Nayab v. Capital One Bank, N.A.

Filing 12

Dismissal with Prejudice [Doc. No. #9 ]. Signed by Judge Cathy Ann Bencivengo on 6/23/2017. (lrf)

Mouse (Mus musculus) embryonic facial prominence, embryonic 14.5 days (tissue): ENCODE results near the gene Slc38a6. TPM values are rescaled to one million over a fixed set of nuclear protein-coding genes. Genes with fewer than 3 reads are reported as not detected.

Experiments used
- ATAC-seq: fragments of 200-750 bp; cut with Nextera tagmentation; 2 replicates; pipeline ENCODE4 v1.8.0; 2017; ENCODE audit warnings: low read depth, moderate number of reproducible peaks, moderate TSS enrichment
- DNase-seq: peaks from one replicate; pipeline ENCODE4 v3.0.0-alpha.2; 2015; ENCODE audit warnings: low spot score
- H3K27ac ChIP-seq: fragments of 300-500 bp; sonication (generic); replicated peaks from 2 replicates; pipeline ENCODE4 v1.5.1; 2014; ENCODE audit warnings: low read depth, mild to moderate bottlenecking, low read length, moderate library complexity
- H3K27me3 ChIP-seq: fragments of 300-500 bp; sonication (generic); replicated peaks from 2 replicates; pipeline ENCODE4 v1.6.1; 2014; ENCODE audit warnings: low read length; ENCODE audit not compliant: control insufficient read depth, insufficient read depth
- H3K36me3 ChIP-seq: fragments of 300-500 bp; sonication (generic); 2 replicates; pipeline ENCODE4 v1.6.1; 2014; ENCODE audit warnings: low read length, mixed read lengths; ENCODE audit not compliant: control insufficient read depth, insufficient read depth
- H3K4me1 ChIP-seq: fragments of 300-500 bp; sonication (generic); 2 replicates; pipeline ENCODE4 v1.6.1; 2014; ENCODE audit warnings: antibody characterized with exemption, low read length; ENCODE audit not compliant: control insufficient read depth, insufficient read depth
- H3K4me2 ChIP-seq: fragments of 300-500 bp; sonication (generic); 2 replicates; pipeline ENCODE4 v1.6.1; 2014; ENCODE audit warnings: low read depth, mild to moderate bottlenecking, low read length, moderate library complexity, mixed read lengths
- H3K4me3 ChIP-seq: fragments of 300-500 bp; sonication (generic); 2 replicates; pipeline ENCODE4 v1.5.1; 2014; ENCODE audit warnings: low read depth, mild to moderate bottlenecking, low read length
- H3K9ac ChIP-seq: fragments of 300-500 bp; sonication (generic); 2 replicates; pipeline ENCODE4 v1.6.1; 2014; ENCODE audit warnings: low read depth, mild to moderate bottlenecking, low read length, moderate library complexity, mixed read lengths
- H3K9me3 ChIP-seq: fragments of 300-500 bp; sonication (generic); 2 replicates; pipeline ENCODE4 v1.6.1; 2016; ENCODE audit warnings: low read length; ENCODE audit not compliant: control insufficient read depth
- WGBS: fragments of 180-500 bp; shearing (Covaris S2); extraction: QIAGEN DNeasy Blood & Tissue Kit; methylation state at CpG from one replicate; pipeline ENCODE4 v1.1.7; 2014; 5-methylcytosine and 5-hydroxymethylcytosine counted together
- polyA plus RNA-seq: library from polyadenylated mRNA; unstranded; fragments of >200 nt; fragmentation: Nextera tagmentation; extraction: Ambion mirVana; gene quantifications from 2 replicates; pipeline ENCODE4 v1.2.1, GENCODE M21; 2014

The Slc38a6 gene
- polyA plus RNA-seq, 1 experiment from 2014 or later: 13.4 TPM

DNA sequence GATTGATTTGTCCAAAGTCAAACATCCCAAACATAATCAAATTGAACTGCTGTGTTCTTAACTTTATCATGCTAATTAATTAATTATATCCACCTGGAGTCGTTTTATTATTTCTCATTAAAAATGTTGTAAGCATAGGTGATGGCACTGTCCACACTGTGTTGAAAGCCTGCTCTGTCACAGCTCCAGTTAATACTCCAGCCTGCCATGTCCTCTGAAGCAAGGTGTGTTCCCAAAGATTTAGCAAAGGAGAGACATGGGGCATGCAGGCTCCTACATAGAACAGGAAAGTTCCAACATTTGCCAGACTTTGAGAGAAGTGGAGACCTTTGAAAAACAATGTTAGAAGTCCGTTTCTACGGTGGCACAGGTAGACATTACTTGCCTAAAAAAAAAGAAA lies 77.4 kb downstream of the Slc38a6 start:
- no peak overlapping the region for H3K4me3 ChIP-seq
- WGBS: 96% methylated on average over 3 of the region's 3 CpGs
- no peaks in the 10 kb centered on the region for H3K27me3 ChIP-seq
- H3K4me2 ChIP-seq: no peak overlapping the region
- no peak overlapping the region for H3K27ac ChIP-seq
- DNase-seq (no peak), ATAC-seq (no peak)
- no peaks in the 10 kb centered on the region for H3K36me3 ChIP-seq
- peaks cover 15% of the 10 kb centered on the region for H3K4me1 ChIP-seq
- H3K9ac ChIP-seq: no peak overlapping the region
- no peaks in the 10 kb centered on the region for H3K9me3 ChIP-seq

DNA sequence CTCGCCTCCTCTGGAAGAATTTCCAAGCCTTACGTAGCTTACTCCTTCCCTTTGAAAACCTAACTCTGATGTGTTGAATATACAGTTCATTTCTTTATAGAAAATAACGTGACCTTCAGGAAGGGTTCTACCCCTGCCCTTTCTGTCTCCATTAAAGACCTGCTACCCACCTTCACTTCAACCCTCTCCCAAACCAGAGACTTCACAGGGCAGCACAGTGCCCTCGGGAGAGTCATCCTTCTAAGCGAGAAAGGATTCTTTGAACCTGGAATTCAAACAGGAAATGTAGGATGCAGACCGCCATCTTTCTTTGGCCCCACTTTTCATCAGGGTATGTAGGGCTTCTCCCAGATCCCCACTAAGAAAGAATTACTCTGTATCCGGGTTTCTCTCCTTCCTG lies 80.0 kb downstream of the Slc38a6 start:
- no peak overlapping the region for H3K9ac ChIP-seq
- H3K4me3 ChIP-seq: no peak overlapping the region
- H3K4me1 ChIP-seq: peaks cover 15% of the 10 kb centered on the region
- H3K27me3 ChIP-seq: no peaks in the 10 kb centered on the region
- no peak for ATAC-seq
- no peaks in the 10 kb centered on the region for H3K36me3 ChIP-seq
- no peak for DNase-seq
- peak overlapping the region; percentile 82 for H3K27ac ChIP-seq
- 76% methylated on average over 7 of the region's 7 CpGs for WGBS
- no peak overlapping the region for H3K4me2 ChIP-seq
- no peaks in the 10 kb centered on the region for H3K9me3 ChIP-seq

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1 2 3 4 5 6 7 8 UNITED STATES DISTRICT COURT 9 SOUTHERN DISTRICT OF CALIFORNIA 10 11 FRESHTA Y. NAYAB, Case No.: 3:16-CV-3111-CAB-MDD Plaintiff, 12 13 v. 14 DISMISSAL WITH PREJUDICE CAPITAL ONE BANK, N.A., [Doc. No. 9] Defendant. 15 16 17 This matter is before the Court on a motion to dismiss the first amended complaint 18 (“FAC”) for failure to state a claim or in the alternative to strike the class actions therein. 19 As discussed below, the motion has merit and the FAC does not state a claim on which 20 relief can be granted. However, the Court finds that Plaintiff lacks Article III standing. 21 Therefore, the Court lacks subject matter jurisdiction and must dismiss the FAC on that 22 basis. Moreover, because the FAC fails to state a claim and because by her own admission 23 Plaintiff lacks information to state such a claim, any amendment to allege facts sufficient 24 to give Plaintiff standing would still be subject to dismissal for failure to state a claim. 25 Accordingly, the FAC is dismissed with prejudice. 26 I. 27 Plaintiff filed this lawsuit on December 30, 2016. 28 Background According to the original complaint, on June 20, 2016, Plaintiff Freshta Nayab discovered that Defendant Capital 1 3:16-CV-3111-CAB-MDD 1 One Bank, N.A. (“Capital One”) had made several inquiries on her Experian credit report. 2 Nayab alleged that she “never conducted any business nor incurred any additional financial 3 obligations to” Capital One [Doc. No. 1 at ¶ 20], and that as a result, the inquiries violated 4 the Fair Credit Reporting Act. The original complaint asserted one claim for violation of 5 the FCRA on behalf of Nayab and national classes including everyone with a United States 6 address “whose consumer credit report . . . reflects an unauthorized consumer credit report 7 inquiry by Defendant within the past” two years and five years, respectively. [Doc. No. 1 8 at ¶ 32.] 9 Capital One moved to dismiss the original complaint under Federal Rule of Civil 10 Procedure 12(b)(6) for failure to state a claim. In the alternative, Capital One moved to 11 strike the class allegations under Rule 12(f). Instead of opposing the motion, Nayab filed 12 the FAC, which is now the operative complaint. In the FAC, instead of the more general 13 allegation from the complaint, Nayab more specifically cites various permissible purposes 14 for obtaining a credit report under the FCRA to allege that Capital One did not have any of 15 those permissible purposes to make inquiries on her credit report. [Doc. No. 7 at ¶¶ 23- 16 35.] The FAC is silent as to Capital One’s actual purpose for making the inquiries on her 17 credit report. 18 The FAC also changes the language of the class definitions to include persons whose 19 consumer reports were accessed by Capital One “at a time when [Capital One] did not have 20 a credit relationship with said person of the kind specified in 15 U.S.C. section 21 1681b(a)(3)(A)-(F).” [Id. at ¶ 47.] Like the original complaint, the FAC includes only one 22 claim for violation of the FCRA. 23 II. 24 “The requirement that jurisdiction be established as a threshold matter is inflexible 25 and without exception; for jurisdiction is power to declare the law, and without jurisdiction 26 the court cannot proceed at all in any cause.” Ruhrgas AG v. Marathon Oil Co., 526 U.S. 27 574, 577 (1999) (citing Steel Co. v. Citizens for Better Env’t, 523 U.S. 83, 93-95 (1998)) 28 (internal brackets, ellipses, citations and quotation marks omitted). The court has an Article III Standing 2 3:16-CV-3111-CAB-MDD 1 “independent obligation to determine whether subject-matter jurisdiction exists, even in 2 the absence of a challenge from any party.” Arbaugh v. Y&H Corp., 546 U.S. 500, 514 3 (2006). “A suit brought by a plaintiff without Article III standing is not a ‘case or 4 controversy,’ and an Article III federal court therefore lacks subject matter jurisdiction over 5 the suit.” Cetacean Cmty. v. Bush, 386 F.3d 1169, 1174 (9th Cir. 2004). 6 This standing to sue doctrine is derived from Article III’s limitation of the judicial 7 power of federal courts to “actual cases or controversies.” Spokeo, Inc. v. Robins, 136 S. 8 Ct. 1540, 1547 (2016) (citing Raines v. Byrd, 521 U.S. 811, 818 (1997)). “The doctrine 9 limits the category of litigants empowered to maintain a lawsuit in federal court to seek 10 redress for a legal wrong.” Id. “[T]he ‘irreducible constitutional minimum’ of standing 11 consists of three elements. The plaintiff must have (1) suffered an injury-in-fact, (2) that 12 is fairly traceable to the challenged conduct of the defendant, and (3) that is likely to be 13 redressed by a favorable judicial decision.” Id. (citing Lujan v. Defenders of Wildlife, 504 14 U.S. 555, 560-61 (1992)). 15 The first element, injury-in-fact, “is a constitutional requirement, and ‘it is settled 16 that Congress cannot erase Article III’s standing requirements by statutorily granting the 17 right to sue to a plaintiff who would not otherwise have standing.’” Id. at 1547-48 (quoting 18 Raines, 521 U.S. at 820, n.3). “To establish injury in fact, a plaintiff must show that he or 19 she suffered ‘an invasion of a legally protected interest’ that is ‘concrete and particularized’ 20 and ‘actual or imminent, not conjectural or hypothetical.’” Id. at 1548 (quoting Lujan, 504 21 U.S. at 560). “‘For an injury to be “particularized,’ it ‘must affect the plaintiff in a personal 22 and individual way.’” Id. (quoting Lujan, 504 U.S. at 560, n.1). Meanwhile, “[a] ‘concrete’ 23 injury must be ‘de facto’; that is, it must actually exist.” Id. (citing Black’s Law Dictionary 24 479 (9th ed. 2009)). Therefore, a plaintiff does not “automatically satisf[y] the injury-in- 25 fact requirement whenever a statute grants a person a statutory right and purports to 26 authorize that person to sue to vindicate that right. Article III standing requires a concrete 27 injury even in the context of a statutory violation.” Id. at 1549. A “bare procedural 28 violation, divorced from any concrete harm,” does not satisfy the injury-in-fact requirement 3 3:16-CV-3111-CAB-MDD 1 of Article III. Id. 2 Here, the FAC does not allege an injury-in-fact attributable to the alleged FCRA 3 violation. Rather, the FAC essentially alleges that the FCRA violation was itself the injury. 4 Thus, the FAC amounts to a claim of a bare procedural violation of the FCRA, divorced 5 from concrete harm, meaning Nayab lacks standing. 6 The FAC alleges, “on information and belief” that Capital One’s violation caused 7 Nayab’s “credit score to drop directly impacting [her] credit availability and finances.” 8 [Doc. No. 7 at ¶ 43.] It does not, however, allege that Nayab has been denied credit as a 9 result of a lowering of her credit score due to Capital One’s inquiries. This conjectural and 10 hypothetical future injury does not satisfy the requirements for Article III standing. 11 Spokeo, 136 S.Ct. at 1548. 12 The FAC’s allegation that Capital One “increased the risk that Plaintiff and the class 13 members will be injured if there is a data breach on [Capital One’s] computer systems” [Id. 14 at ¶ 44] is even more speculative and conjectural. Indeed, the allegation itself concedes 15 that Nayab has not yet been injured in this manner and only that she might be injured in 16 the future if there is a data breach. Nayab’s “speculative fear of identity theft is not the 17 ‘credible,’ ‘real and immediate’ threat of harm required for Article III standing in data 18 breach cases in the Ninth Circuit.” 19 SACV151871JVSPLAX, 2016 WL 2626801, at *4 (C.D. Cal. May 6, 2016). Patton v. Experian Data Corp., No. 20 Nayab also alleges that when she realized Capital One had pulled her credit report 21 “she felt that her privacy had been invaded and that her personal and private information 22 had been disclosed to [Capital One].” [Doc. No. 7 at ¶ 42.] Invasion of privacy, however, 23 is a tort, not an injury itself. Injury is merely an element of an invasion of privacy claim. 1 24 25 26 27 28 1 See Simmons v. Countrywide Home Loans, Inc., No. 09CV1245 JAH, 2010 WL 2635220, at *6 (S.D. Cal. June 29, 2010) (“The essential elements of a claim for invasion of privacy are: (1) the defendant intentionally intruded upon the solitude or seclusion, private affairs or concerns of the plaintiff; (2) the intrusion was substantial, and of a kind that would be highly offensive to an ordinarily reasonable person; and (3) the intrusion caused plaintiff to sustain injury, damage, loss or harm.”). 4 3:16-CV-3111-CAB-MDD 1 The FAC does not allege any injury as a result of the alleged invasion of privacy. Instead 2 of alleging how Capital One’s actual use of her credit report caused her harm, Nayab 3 merely alleges that because Capital One pulled her credit report without a permissible 4 purpose under the FCRA, she was injured. The existence of a FCRA violation, however, 5 does not automatically mean that Nayab was injured or that her privacy was invaded. 6 Spokeo, 136 S.Ct. at 1549. 7 The allegation that Nayab felt that her privacy was invaded is also insufficient to 8 demonstrate Article III standing because even if Capital One’s credit inquiries were 9 impermissible under the FCRA, “absent disclosure to a third party or an identifiable harm 10 from the statutory violation, there is no privacy violation.” Bultemeyer v. CenturyLink, 11 Inc., No. CV-14-02530-PHX-SPL, 2017 WL 634516, at *4 (D. Ariz. Feb. 15, 2017) 12 (dismissing FCRA claim for lack of Article III standing because the plaintiff had alleged a 13 bare procedural violation without identifying any concrete harm); see also In re Sony 14 Gaming Networks & Customer Data Sec. Breach Litig., 996 F. Supp. 2d 942, 961–62 (S.D. 15 Cal. 2014) (citing Ninth Circuit cases where courts declined to find standing based solely 16 on a plaintiff “alleging that his personal information was collected without his consent”); 17 In re Google, Inc. Privacy Policy Litig., No. C 12-01382 PSG, 2012 WL 6738343, at *5 18 (N.D. Cal. Dec. 28, 2012) (“[N]othing in the precedent of the Ninth Circuit or other 19 appellate courts confers standing on a party that has brought statutory or common law 20 claims based on nothing more than the unauthorized disclosure of personal information, let 21 alone an unauthorized disclosure by a defendant to itself.”). 22 In sum, Nayab has alleged that Capital One “violated a statutory procedure by 23 accessing her credit report without a permissible purpose, without identifying any concrete 24 injury in fact. [Nayab] has failed to make ‘a factual showing of perceptible harm.’ She 25 lacks standing.” Bultemeyer, 2017 WL 634516, at *4 (quoting Lujan, 504 U.S. at 566). 26 27 28 5 3:16-CV-3111-CAB-MDD 1 2 III. Motion to Dismiss A. Legal Standard 3 A motion to dismiss under Federal Rule of Civil Procedure 12(b)(6) challenges the 4 sufficiency of a complaint as failing to allege “enough facts to state a claim to relief that is 5 plausible on its face.” Bell Atl. Corp. v. Twombly, 550 U.S. 544, 570 (2007). The facial 6 plausibility standard is not a “probability requirement” but mandates “more than a sheer 7 possibility that a defendant has acted unlawfully.” Ashcroft v. Iqbal, 556 U.S. 662, 678 8 (2009) (internal quotations and citations omitted). For purpose of ruling on a Rule 12(b)(6) 9 motion, the court “accept[s] factual allegations in the complaint as true and construe[s] the 10 pleadings in the light most favorable to the non-moving party.” Manzarek v. St. Paul Fire 11 & Marine Ins. Co., 519 F.3d 1025, 1031 (9th Cir. 2008). “[D]ismissal may be based on 12 either a lack of a cognizable legal theory or the absence of sufficient facts alleged under a 13 cognizable legal theory.” Johnson v. Riverside Healthcare Sys., 534 F.3d 1116, 1121 (9th 14 Cir. 2008) (internal quotations and citations omitted). 15 Even under the liberal pleading standard of Rule 8(a)(2), which requires only that a 16 party make “a short and plain statement of the claim showing that the pleader is entitled to 17 relief,” a pleading that offers ‘labels and conclusions’ or ‘a formulaic recitation of the 18 elements of the cause of action will not do.’” Iqbal, 556 U.S. at 678 (quoting Twombly, 19 550 U.S. at 555); see also Adams v. Johnson, 355 F.3d 1179, 1189 (9th Cir. 2004) 20 (“[C]onclusory allegations of law and unwarranted inferences are insufficient to defeat a 21 motion to dismiss.”). The complaint must “plead factual content that allows the court to 22 draw the reasonable inference that the defendant is liable for the misconduct alleged.” 23 Iqbal, 556 U.S. at 678. “Determining whether a complaint states a plausible claim for relief 24 . . . [is] a context-specific task that requires the reviewing court to draw on its judicial 25 experience and common sense.” Id. at 679. 26 B. Discussion 27 Even assuming Nayab adequately alleges a concrete injury sufficient to give her 28 standing to assert a claim for an FCRA violation, the FAC is subject to dismissal under 6 3:16-CV-3111-CAB-MDD 1 Rule 12(b)(6) for failure to state a claim. “The FCRA imposes civil liability on any person 2 who obtains a consumer report for an impermissible purpose.” Thomas v. Fin. Recovery 3 Servs., No. EDCV 12-1339 PSG (Opx), 2013 WL 387968, at *3 (C.D. Cal. Jan. 31, 2013); 4 see also 15 U.S.C. § 1681b. Thus, to survive a motion to dismiss on a section 1681b claim, 5 “the plaintiff must allege facts that, if proven, would establish that the defendant did not 6 have a permissible purpose for obtaining the credit report at issue.” Thomas, 2013 WL 7 387968 at *4. “[B]are allegations that the defendant did not have a permissible purpose 8 for obtaining a credit report, without more, are insufficient.” Id. “Merely reciting each of 9 the permissible circumstances and denying that they apply is similarly inadequate.” Id. 10 Yet, this is exactly what the FAC does here. 11 The FAC does not allege that Capital One had any specific purpose for obtaining 12 Nayab’s credit report. Instead, the FAC essentially alleges that because she did not 13 expressly permit Capital One to access her report and is not aware of any business 14 relationship or financial transaction between her and Capital One, Capital One’s credit 15 inquiries must have been impermissible. In her opposition, Nayab even contends that she 16 need only allege that her credit report was accessed, with the burden on Capital One to 17 prove as an affirmative defense that it had a permissible purpose for obtaining her report. 18 Nayab offers no authority for this burden shifting argument, and the Court rejects it. 19 Because the burden is on Nayab to prove that Capital One accessed her credit report for an 20 impermissible purpose, she must allege facts that would demonstrate that Capital One’s 21 purpose was not permissible. To state a claim therefore, Nayab must allege Capital One’s 22 actual purpose for obtaining her credit report and not simply the legal conclusion that 23 Capital One’s purpose was not among those listed in section 1681b. 24 In her opposition, Nayab even admits that “the only information available to [her] is 25 that her credit report was pulled by [Capital One] on numerous occasions, and each time 26 under certification by [Capital One] that [Capital One] was pulling her credit report and 27 certifying that it was doing so for a permissible purpose as enumerated under 15 U.S.C. 28 section 1681b.” [Doc. No. 10 at 8.] These are the only facts known to Nayab. That Nayab 7 3:16-CV-3111-CAB-MDD 1 does not know the purpose for Capital One pulling her credit report does not mean that 2 Capital One’s purpose was impermissible. Thus, the facts alleged in the FAC do not state 3 a claim for violation of the FCRA. 4 Nayab argues that her allegations that she and Capital One had no relationship of the 5 kinds listed in section 1681b and that Capital One was not trying to collect a debt are 6 sufficient to state a claim. “However, a credit report can be accessed without a consumer’s 7 permission for other ‘permissible purposes’ under the FCRA.” Jones v. Best Serv. Co., 8 No. CV 14-9872 SS, 2017 WL 490902, at *8 (C.D. Cal. Feb. 6, 2017); see also Perretta v. 9 Capital Acquisitions & Mgmt. Co., No. C-02-05561 RMW, 2003 WL 21383757, at *5 n.7 10 (N.D. Cal. May 5, 2003) (noting that “section 1681b does not appear to require the 11 existence of a debtor-creditor relationship for a party to lawfully acquire a consumer 12 report”). Thus, Nayab’s lack of a prior relationship or debt with Capital One does not make 13 it plausible that Capital One’s purpose for pulling her credit report was impermissible, 14 notwithstanding Capital One’s certification to the contrary. Further, the FAC’s list of the 15 various permissible purposes for obtaining a credit report along with allegations that as far 16 as Nayab knows, such circumstances did not exist, amount to legal conclusions, not facts. 17 Thomas, 2013 WL 387968, at *5. 18 Because the FAC “offers no factual basis to infer what purpose—permissible or 19 impermissible—[Capital One] had in making” inquiries on her credit report, it does not 20 allege a plausible claim that Capital One’s purpose for obtaining her credit report was 21 impermissible. Perez v. Portfolio Recovery Assocs., LLC, No. CIV. 12-1603 JAG, 2012 22 WL 5373448, at *2 (D.P.R. Oct. 30, 2012); see also Twombly, 550 U.S. at 570. Moreover, 23 because Nayab admits she has no information as to Capital One’s actual purpose for 24 obtaining her credit report, any amendment would be futile. Accordingly, even if Nayab 25 has adequately alleged standing (or could amend her complaint to satisfy Article III 26 standing requirements), dismissal with prejudice for failure to state a claim is warranted. 27 28 8 3:16-CV-3111-CAB-MDD 1 IV. 2 Because she has not alleged a concrete injury traceable to an alleged FCRA 3 violation, Nayab lacks standing under Article III. The FAC is therefore subject to dismissal 4 on this ground. Moreover, because the FAC fails to state a claim under Rule 12(b)(6), and 5 because, in light of Nayab’s admission that she has no information as to Capital One’s 6 purpose for pulling her credit report, any amendment to the FAC to allege a concrete injury 7 to support standing would still fail to state a claim for an FCRA violation, the FAC is 8 DISMISSED WITH PREJUDICE. 9 10 Conclusion It is SO ORDERED. Dated: June 23, 2017 11 12 13 14 15 16 17 18 19 20 21 22 23 24 25 26 27 28 9 3:16-CV-3111-CAB-MDD